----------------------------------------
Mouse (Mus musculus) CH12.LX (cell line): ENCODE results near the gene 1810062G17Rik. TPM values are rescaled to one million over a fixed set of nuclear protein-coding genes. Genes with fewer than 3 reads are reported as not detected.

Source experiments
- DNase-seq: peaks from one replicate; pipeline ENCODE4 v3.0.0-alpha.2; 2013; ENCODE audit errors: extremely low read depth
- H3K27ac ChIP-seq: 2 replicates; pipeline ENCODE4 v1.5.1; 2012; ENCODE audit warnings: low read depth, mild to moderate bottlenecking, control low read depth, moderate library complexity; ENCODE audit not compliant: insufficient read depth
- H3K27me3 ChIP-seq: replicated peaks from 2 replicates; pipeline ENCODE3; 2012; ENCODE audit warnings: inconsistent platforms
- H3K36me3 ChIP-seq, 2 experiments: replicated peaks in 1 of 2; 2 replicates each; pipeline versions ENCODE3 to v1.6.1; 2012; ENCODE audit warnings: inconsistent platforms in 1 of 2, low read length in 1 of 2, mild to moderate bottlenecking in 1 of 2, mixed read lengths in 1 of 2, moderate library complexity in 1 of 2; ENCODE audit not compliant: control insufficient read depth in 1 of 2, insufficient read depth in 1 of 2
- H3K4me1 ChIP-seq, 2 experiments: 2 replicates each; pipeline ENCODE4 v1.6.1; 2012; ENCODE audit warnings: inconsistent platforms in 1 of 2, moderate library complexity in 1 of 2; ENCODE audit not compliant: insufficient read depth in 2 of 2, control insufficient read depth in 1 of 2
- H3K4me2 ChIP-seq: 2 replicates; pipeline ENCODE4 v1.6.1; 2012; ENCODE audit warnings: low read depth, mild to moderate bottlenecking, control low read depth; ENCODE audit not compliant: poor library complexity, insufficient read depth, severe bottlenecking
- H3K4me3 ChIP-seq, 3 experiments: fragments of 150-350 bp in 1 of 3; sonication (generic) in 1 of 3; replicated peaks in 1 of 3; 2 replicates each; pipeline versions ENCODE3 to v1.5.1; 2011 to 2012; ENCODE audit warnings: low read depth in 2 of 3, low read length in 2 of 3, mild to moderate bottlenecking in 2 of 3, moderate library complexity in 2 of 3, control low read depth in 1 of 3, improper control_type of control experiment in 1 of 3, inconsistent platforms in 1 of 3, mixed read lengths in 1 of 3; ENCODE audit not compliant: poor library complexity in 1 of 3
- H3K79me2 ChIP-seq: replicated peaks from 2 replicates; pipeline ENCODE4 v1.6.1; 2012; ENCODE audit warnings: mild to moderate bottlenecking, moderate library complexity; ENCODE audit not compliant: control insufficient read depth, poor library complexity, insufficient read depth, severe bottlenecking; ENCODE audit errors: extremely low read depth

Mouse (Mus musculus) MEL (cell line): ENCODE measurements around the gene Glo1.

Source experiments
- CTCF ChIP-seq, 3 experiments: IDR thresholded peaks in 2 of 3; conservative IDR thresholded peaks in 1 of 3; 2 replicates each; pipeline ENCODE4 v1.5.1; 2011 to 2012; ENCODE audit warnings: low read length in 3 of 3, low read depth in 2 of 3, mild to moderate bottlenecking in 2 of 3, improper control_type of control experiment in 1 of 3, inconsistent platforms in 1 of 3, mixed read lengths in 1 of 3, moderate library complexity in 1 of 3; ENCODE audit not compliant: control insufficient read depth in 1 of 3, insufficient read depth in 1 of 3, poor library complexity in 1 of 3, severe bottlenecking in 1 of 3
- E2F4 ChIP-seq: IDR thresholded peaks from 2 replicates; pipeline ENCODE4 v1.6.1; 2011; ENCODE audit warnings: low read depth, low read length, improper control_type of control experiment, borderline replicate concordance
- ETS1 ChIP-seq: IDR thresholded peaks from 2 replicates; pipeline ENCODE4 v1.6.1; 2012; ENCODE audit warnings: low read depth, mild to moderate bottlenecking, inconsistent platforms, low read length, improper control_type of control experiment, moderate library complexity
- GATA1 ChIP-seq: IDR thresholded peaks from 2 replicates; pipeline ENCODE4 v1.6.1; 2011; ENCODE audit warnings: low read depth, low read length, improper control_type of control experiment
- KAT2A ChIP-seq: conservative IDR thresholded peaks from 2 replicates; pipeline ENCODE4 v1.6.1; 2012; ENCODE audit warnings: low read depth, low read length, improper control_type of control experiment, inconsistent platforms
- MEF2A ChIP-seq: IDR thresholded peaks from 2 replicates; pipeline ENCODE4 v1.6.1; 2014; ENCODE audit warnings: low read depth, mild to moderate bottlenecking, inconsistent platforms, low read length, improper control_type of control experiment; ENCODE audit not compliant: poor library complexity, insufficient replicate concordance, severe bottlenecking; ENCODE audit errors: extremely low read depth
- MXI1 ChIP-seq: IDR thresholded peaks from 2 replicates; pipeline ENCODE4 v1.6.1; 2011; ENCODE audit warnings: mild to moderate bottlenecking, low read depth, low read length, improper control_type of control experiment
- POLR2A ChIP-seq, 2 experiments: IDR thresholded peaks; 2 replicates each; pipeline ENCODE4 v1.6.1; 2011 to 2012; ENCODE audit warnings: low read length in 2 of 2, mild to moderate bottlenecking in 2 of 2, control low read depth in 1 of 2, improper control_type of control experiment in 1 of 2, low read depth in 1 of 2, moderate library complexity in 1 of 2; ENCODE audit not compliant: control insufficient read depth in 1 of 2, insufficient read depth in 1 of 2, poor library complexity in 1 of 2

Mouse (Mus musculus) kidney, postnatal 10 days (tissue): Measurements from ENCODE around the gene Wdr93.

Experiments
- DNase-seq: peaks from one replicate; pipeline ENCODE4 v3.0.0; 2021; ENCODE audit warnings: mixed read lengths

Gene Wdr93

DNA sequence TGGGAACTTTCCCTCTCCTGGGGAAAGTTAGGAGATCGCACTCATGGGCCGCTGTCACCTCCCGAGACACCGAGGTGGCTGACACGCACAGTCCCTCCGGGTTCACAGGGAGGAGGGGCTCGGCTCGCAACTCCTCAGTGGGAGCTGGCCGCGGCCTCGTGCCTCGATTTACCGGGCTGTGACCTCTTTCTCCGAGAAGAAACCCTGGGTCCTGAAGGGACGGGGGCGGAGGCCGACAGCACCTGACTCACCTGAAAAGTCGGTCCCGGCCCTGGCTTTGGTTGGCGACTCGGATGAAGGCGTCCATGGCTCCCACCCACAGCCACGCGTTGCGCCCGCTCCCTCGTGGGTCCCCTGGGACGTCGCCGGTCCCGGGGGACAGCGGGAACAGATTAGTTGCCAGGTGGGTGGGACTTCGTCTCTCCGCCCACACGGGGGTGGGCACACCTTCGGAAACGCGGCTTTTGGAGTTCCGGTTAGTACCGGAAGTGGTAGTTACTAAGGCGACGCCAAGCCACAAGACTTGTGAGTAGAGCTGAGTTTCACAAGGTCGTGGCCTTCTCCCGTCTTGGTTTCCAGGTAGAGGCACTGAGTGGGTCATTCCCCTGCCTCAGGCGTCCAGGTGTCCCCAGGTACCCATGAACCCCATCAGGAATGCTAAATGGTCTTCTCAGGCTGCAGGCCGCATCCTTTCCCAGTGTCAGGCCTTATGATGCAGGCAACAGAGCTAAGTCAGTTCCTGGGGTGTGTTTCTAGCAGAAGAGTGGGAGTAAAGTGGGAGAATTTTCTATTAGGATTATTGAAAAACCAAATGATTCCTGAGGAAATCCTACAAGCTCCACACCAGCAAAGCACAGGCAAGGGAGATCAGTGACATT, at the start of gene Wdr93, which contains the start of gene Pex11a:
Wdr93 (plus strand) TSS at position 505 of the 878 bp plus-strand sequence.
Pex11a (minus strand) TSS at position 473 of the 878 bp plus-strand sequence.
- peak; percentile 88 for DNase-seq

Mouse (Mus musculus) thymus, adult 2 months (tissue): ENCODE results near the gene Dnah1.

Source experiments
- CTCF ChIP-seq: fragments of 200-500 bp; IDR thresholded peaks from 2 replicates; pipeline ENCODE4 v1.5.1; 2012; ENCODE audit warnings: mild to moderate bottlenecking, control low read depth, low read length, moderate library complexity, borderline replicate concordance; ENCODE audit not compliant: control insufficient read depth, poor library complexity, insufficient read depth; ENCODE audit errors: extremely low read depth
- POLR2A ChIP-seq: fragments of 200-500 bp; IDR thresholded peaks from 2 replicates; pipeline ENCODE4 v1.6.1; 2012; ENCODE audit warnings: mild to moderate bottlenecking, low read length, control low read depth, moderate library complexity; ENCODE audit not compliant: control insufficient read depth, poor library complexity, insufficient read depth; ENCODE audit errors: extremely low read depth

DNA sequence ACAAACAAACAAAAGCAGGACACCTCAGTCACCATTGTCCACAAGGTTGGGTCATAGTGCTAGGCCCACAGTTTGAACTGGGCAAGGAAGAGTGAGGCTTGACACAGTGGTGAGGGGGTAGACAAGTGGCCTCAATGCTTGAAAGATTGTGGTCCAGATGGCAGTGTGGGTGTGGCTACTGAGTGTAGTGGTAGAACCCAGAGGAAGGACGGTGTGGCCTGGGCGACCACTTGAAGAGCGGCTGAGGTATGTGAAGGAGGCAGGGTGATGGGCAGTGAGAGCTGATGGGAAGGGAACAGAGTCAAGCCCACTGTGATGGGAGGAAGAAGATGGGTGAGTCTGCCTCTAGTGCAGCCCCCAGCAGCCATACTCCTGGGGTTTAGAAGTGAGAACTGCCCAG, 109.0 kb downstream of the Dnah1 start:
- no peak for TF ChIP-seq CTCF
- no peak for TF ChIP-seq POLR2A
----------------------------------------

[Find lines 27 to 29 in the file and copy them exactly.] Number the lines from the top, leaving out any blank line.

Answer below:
Pex11a (minus strand) TSS at position 473 of the 878 bp plus-strand sequence.
- peak; percentile 88 for DNase-seq

Mouse (Mus musculus) thymus, adult 2 months (tissue): ENCODE results near the gene Dnah1.